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03-03-2020 | Guidelines | Editorial | Article

Standards of Medical Care in Diabetes: A 2020 Update from the American Diabetes Association

Author: Sanjay Kalra

The Standards of Medical Care in Diabetes are released annually by the American Diabetes Association (ADA) and updated throughout the year. Diabetes professionals from across the world look to the document as a framework for good clinical practice. In this commentary, I will address what has changed in the 2020 edition.

A renewed focus on unique presentations

In their latest update, the ADA has acknowledged the heterogeneity of dysglycemia. Sections on prediabetes, cystic fibrosis-related diabetes, gestational diabetes mellitus, preconception care, diabetes in migrant and seasonal agricultural workers, and type 1 diabetes in older adults, have been added, edited, and improved. Furthermore, special emphasis is given to the need for diabetes screening in people with hepatitis C and autoimmune disease.

A broader scope for management and monitoring

Emphasis on behavior change, wellbeing, nutrition therapy, tobacco avoidance (including e-cigarettes), and psychosocial screening/management makes the 2020 update to the Standards of Medical Care a more comprehensive document.

In a major addition to the previous edition, this update features the ADA’s recommendations on use of the ambulatory glucose profile and time in range to evaluate glycemic control in patients using continuous glucose monitoring devices. Supplementing these calls to action are reinforced messages on the need to avoid clinical inertia in the provision of care for hyperglycemia and cardiovascular disease.

Tools for treatment

The use of sodium-glucose cotransporter 2 (SGLT2) inhibitors and glucagon-like peptide-1 receptor agonists (GLP‑1RAs) is recommended not only for their glucose-lowering efficacy, but now also for cardiovascular benefit. At the same time, the ADA has used the document to sensitize readers to the need to screen patients receiving glucose-lowering medications for hypoglycemia unawareness. In this vein, the availability of intranasal glucagon and subcutaneous glucagon solutions are cited as tools for the management of hypoglycemia.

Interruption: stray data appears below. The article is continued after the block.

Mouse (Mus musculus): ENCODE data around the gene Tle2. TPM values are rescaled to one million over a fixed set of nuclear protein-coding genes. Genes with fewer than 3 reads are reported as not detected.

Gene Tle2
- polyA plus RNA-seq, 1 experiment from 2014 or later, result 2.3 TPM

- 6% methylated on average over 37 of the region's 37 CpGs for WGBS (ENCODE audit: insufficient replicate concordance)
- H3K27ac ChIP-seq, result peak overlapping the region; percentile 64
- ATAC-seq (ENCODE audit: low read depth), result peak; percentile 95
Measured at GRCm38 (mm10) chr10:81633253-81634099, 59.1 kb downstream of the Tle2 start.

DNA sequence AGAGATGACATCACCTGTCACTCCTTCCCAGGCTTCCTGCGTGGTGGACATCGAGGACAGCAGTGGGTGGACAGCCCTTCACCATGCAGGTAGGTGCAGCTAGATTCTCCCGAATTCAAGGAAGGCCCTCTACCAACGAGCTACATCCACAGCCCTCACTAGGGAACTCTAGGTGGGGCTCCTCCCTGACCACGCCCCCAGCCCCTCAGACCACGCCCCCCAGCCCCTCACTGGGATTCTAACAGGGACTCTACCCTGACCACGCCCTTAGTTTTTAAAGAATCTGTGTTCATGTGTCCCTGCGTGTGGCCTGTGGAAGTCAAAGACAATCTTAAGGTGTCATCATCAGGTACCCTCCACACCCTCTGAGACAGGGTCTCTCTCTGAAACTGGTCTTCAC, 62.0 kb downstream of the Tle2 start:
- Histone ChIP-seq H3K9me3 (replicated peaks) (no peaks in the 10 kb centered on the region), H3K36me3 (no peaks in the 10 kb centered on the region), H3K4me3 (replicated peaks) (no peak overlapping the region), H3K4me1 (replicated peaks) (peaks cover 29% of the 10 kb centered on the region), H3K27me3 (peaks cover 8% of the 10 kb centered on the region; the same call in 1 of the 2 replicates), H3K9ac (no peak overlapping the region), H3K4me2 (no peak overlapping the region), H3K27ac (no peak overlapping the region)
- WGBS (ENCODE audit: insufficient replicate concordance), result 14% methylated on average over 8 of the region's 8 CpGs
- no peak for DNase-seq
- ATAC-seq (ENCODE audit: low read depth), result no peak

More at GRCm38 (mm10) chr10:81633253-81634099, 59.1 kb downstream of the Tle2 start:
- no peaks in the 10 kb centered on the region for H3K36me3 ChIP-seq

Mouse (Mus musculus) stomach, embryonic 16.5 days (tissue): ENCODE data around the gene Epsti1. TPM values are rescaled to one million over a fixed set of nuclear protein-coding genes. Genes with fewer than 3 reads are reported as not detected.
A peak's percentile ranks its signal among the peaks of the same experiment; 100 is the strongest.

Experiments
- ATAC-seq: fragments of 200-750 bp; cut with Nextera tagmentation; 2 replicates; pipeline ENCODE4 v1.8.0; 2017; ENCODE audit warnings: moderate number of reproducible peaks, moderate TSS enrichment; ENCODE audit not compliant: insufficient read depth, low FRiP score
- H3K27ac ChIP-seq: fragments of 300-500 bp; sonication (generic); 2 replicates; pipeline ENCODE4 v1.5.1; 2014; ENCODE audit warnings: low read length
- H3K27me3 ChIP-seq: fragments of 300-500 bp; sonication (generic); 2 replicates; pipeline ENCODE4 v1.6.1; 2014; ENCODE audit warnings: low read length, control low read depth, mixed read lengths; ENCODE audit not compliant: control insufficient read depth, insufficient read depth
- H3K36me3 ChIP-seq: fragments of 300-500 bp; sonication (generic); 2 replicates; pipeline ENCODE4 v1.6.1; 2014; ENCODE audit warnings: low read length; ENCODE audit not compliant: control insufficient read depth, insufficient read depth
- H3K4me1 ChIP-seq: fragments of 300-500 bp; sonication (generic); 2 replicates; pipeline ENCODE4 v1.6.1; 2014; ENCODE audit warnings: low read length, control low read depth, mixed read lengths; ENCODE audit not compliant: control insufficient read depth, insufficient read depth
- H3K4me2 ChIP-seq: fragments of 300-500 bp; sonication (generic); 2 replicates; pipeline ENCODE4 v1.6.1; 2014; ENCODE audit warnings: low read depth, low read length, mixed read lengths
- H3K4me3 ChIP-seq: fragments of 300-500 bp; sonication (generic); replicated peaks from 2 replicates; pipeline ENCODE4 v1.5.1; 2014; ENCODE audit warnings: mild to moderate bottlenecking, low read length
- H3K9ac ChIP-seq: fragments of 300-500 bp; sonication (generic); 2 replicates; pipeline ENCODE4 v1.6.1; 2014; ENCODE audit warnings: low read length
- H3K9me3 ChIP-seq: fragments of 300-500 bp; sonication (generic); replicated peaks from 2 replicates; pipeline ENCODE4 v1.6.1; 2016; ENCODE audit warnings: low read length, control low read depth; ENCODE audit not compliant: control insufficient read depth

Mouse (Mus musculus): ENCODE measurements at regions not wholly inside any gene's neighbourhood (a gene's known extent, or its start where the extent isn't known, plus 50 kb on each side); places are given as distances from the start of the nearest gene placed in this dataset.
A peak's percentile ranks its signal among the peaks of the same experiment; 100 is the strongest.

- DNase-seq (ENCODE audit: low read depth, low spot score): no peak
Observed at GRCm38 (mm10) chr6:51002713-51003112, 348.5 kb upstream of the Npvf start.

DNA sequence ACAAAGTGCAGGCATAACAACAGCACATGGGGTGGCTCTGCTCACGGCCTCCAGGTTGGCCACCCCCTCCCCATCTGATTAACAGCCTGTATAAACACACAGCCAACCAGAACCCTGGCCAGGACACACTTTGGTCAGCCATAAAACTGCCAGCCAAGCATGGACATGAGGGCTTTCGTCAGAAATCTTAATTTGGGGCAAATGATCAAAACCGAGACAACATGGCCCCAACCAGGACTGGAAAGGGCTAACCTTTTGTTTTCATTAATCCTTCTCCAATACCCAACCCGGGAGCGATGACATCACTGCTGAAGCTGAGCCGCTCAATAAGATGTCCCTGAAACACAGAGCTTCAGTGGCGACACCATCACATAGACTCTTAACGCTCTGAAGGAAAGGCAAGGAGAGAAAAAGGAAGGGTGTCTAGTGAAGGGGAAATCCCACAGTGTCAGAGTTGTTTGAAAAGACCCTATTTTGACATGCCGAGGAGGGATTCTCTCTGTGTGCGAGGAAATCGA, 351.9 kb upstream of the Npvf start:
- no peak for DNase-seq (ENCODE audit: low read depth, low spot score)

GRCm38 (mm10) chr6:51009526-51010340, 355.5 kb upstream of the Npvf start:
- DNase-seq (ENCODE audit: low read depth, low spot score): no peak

Algorithm illustration © Infografx / Getty Images / iStock

Pharmacologic therapy in diabetes is complex, and the 2020 Standards of Medical Care provides simple algorithms and guidance to assist in the initiation and intensification of treatment. Along these lines, multiple approaches to management with insulin are discussed; the role of cardiovascular and renal dysfunction in deciding which glucose-lowering therapy is also highlighted; and SGLT2 inhibitors and GLP‑1RAs are now considered the therapies of choice to add on to metformin, in individuals with atherosclerotic cardiovascular disease and renal impairment, respectively. A full section on obesity management for the treatment of type 2 diabetes includes guidance on clinical examination and interviewing. Liraglutide’s approval in children aged 10 years and over also receives attention.

Complications in the spotlight

While the prevention and management of all vascular complications is discussed in the 2020 Standards of Medical Care, the kidney receives significant focus. Enhanced sections on staging, management, and monitoring of renal function are prominent within the document. Further to these, sections on hypertension, dyslipidemia, and cardiovascular disease management have also been supported with updates.


Overall, the freely accessible 2020 Standards of Medical Care in Diabetes is a welcome addition to every diabetes care professional’s e-library, providing crisp, yet complete, coverage of the screening, diagnosis, management, and monitoring of diabetes and its complications.

About the author

Sanjay Kalra

Sanjay Kalra, MBBS MD DM (AIIMS New Delhi), is an endocrinologist based at Bharti Hospital, Karnal, India.

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